• Winner Winner x 3
    • Like Like x 1
    • Informative Informative x 1
  3. First there is no data, and then there is, makes me feel nice and safe. And I am happy my bike wont hurt anyone as well.
  4. I wonder if they realise that by quoting research from MUARC, this taints every other aspect of the article even if the other aspects are demonstrated or true? At least to me anyway.
    • Winner Winner x 2
  5. The links provided in that piece of propaganda are telling in themselves; e.g. the link (used twice) to an NZ Coroner Report on a motorcycle fatality where the rider lost his leg to a WRSB. That is offered as 'evidence' by the TAC article of political interference in the use of WRSB in Norway, FFS!!! And the reference?

    Now I don't know about you, but a 5 year old NZ Coroners Report referencing a professor from NSW stating something 'appears' to be political doesn't quite sit as well as it should.

    Again, there is bugger all motorcycle related research quoted anywhere in this. Time that the TAC got back to proper communications and reference with the likes of the VMC.
    • Agree Agree x 2
  6. Rope, steel post, whatever. If one limb goes one side and another body part goes the other, it is not going to end well.
    W Steel Barriers with under-run protection pose zero risk of dismemberment.

    No mention of the 'cheese grater' effect. That of sliding along a steel rope and hitting each retaining post along the way, progressively causing more injury.
  7. I reckon running into any roadside furniture is never a good plan.
    Ride to the conditions includes noting hazards presented by hard objects on the roadside.
    • Agree Agree x 2
  8. That video at the end. Did anyone watch their justification for how its saved a motorcycle rider?
  9. Yes ...
  10. Utter puss.....

    Next question?
    • Like Like x 1
  11. While I was reading that I was thinking to myself that maybe they're not as dangerous as what I've heard.

    But then I realised the source of the information, and the credibility they've had in other areas which threw doubts straight away. Propaganda or truth - I really don't know, but given the history that I know of their credibility in other areas, it pretty much means I can't depend on what's been written...
  12. On the other hand the report


    co authored by our friend Professor Grzebieta. when he was at the much loved MUARC says

    Simulations of the wire rope barrier collisions
    showed that regardless of angle or speed it is
    unlikely that the motorcyclist will clear the barrier
    very cleanly. In many cases the motorcyclist’s
    extremities became caught between the wires. This
    results in the rider being subjected to high
    decelerations and possible high injury risk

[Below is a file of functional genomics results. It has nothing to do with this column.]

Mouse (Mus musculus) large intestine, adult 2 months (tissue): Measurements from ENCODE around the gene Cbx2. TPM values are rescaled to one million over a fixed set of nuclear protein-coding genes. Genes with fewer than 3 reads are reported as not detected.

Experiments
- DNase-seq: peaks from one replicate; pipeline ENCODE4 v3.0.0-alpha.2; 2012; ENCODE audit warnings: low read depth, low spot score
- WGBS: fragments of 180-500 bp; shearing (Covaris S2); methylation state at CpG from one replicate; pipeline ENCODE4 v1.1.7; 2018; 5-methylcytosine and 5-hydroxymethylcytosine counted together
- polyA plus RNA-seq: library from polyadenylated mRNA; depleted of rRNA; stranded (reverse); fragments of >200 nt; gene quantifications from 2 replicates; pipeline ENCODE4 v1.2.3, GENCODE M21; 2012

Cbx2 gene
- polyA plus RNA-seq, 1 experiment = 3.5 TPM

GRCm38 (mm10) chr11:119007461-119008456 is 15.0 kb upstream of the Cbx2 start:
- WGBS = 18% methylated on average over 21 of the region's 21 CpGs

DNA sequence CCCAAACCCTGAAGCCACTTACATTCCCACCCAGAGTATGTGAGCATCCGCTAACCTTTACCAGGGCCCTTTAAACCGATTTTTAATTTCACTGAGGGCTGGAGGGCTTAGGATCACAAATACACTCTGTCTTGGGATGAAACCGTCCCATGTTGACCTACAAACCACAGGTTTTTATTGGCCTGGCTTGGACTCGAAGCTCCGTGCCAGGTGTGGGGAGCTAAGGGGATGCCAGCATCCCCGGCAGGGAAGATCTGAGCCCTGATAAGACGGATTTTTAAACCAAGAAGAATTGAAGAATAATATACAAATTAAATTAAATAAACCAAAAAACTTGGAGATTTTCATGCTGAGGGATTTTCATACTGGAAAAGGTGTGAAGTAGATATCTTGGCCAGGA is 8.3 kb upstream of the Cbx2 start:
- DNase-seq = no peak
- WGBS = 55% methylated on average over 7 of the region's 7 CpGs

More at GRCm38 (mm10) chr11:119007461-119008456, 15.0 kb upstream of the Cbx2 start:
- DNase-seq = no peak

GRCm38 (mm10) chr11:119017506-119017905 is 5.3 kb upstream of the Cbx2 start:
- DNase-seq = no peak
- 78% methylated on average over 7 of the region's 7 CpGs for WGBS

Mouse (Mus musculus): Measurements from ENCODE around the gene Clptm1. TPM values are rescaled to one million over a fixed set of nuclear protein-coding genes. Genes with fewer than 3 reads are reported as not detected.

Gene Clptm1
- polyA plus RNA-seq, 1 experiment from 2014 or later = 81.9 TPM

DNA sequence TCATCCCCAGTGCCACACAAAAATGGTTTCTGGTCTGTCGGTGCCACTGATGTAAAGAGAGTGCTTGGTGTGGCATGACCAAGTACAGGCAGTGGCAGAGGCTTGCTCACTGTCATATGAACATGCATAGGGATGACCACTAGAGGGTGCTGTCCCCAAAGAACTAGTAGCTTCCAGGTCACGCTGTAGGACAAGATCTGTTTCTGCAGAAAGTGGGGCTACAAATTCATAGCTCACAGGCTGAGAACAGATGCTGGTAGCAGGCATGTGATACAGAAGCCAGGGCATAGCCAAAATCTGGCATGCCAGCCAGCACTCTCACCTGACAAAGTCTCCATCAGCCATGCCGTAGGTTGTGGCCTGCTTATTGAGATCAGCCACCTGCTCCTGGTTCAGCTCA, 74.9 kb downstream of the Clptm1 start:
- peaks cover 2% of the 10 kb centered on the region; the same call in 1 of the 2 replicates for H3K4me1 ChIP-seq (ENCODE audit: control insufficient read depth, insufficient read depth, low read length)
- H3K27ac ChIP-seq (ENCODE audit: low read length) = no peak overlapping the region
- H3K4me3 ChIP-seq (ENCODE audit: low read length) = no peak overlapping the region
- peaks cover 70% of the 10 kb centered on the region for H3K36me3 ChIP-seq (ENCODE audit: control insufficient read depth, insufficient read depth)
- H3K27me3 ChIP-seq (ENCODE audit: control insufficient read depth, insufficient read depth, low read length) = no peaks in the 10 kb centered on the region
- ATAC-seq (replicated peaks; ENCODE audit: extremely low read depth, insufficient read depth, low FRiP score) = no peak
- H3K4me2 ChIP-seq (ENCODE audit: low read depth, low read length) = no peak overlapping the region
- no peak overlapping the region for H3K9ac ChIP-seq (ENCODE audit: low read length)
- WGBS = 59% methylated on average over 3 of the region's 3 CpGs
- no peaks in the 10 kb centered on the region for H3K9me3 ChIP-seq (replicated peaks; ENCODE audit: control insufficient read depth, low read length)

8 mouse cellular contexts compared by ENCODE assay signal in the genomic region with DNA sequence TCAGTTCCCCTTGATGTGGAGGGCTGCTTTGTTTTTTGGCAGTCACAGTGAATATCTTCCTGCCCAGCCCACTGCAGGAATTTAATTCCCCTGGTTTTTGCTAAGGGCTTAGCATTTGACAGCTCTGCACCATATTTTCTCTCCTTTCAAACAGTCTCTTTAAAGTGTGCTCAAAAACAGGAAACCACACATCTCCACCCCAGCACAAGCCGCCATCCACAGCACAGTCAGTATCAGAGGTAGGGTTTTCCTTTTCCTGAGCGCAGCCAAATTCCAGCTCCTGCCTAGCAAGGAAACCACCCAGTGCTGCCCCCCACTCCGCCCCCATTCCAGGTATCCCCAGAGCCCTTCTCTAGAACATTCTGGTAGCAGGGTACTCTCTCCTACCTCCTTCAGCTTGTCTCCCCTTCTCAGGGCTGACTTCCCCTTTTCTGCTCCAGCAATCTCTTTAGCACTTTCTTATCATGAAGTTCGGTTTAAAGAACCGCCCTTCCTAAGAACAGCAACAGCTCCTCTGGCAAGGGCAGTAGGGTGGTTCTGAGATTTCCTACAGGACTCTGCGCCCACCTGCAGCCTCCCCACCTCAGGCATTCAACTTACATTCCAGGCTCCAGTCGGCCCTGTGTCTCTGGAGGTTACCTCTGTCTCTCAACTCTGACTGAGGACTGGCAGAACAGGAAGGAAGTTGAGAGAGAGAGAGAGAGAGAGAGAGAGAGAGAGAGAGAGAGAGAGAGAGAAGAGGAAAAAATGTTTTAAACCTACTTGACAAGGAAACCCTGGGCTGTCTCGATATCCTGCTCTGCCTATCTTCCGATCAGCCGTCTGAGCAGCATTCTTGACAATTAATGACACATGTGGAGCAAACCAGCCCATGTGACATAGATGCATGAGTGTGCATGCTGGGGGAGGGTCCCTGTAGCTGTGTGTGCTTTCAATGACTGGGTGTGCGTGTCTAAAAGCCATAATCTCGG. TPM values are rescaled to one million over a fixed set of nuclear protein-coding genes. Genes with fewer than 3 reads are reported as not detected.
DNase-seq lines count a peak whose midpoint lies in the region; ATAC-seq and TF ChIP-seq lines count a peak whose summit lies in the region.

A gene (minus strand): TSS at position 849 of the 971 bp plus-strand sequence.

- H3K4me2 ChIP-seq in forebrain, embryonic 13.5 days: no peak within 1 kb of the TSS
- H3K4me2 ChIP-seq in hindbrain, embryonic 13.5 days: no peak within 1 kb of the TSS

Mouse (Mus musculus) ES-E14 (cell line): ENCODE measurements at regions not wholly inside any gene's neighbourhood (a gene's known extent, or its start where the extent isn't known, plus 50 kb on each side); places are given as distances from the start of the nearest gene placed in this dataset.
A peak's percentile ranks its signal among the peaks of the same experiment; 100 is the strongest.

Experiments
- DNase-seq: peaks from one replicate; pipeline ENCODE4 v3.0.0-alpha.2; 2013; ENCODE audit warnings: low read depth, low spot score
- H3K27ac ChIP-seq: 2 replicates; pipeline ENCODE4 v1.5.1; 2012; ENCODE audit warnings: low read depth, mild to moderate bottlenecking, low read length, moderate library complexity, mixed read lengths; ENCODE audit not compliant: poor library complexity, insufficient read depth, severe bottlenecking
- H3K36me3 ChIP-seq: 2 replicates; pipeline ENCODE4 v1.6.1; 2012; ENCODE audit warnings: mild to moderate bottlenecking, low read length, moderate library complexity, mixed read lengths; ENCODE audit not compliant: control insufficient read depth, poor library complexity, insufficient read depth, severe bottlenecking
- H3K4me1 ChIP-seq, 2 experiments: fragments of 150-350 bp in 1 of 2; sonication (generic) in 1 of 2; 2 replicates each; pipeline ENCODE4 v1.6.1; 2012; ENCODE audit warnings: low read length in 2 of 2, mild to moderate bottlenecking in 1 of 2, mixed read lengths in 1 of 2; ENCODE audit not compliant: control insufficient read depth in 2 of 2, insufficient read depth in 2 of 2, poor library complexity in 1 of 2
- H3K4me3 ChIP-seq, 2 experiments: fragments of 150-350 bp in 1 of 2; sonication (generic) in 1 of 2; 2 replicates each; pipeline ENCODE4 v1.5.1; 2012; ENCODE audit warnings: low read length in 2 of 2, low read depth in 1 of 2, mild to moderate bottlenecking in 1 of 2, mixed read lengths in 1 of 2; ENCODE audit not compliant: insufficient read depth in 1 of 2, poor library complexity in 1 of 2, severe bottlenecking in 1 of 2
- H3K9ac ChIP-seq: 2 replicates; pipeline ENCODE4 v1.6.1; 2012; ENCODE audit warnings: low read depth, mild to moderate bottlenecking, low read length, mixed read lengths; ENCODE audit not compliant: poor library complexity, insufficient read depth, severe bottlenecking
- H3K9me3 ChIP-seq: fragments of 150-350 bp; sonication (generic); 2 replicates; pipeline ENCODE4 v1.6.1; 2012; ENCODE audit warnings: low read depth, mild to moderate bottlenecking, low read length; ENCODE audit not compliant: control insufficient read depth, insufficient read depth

secondary impacts into the road.

    In all the simulated wire rope barrier collisions, the
    wires guided the motorcycle into the posts leading
    to heavy contact with the post. The motorcycle and
    the rider were subjected to large decelerations
    because of this snagging effect and hence elevating
    the injury risk for the rider
    • Informative Informative x 7
    • Agree Agree x 1
  13. You beat me to it - the question is what further research has been done? .
    • Like Like x 1
  14. That all sounds horrific
  15. copied to their FB page. Hope that's okay chris
    • Like Like x 2
  16. Like everything the 'Monash University Accident Research Centre' release it seems to be based off half truths with their always being a stinky smell about who actually benefits from the results or what's it being used to justify this week.
    In this case I can almost certainly tell you its the cheaper cost of the barriers compared to proper separation of the roadways or building a large 'bugger off' cement wall' which will stop anything upto a battletank.

    I've seen riders and cars run wide and clip metal or cement walls and recover. Wire barriers are designed to snag the car or bike+rider and rip them to pieces to bring them to a stop.
    That video is the biggest joke, any barrier would have prevented that, you can't say a wire barrier is 100% safer compared to no barrier where they run off the side of a Swedish cliff-face or head-on into another car!
  17. What a load of bullshit. The photo where the car hit the rope and didn't go over the embankment would have had the same result with Armco.
    The "test" with an 8tonne unlaiden truck shows that it still went a couple metres onto the other side of the road. More than enough to still have a head on.
    They are very unlikely to stop a fully laden truck unless it veers off the road at a shallow angle.
    We have them being installed alongside roads that have a dropoff on straight roads. At what cost? If thousands/millions of drivers can drive along a straight road
    without running off the side why do we need to spend money on barriers that are not needed.
    I might be cynical but i suggest that someone in RMS and or councils is getting a kickback from the companies supplying these unessecary WRBs.
    • Agree Agree x 1
  18. Those wire rope barriers look nasty ... best not crash into them ...
  19. Agreed. There are quite a few in this part of the world, and they're quite effective in getting me to corner more slowly.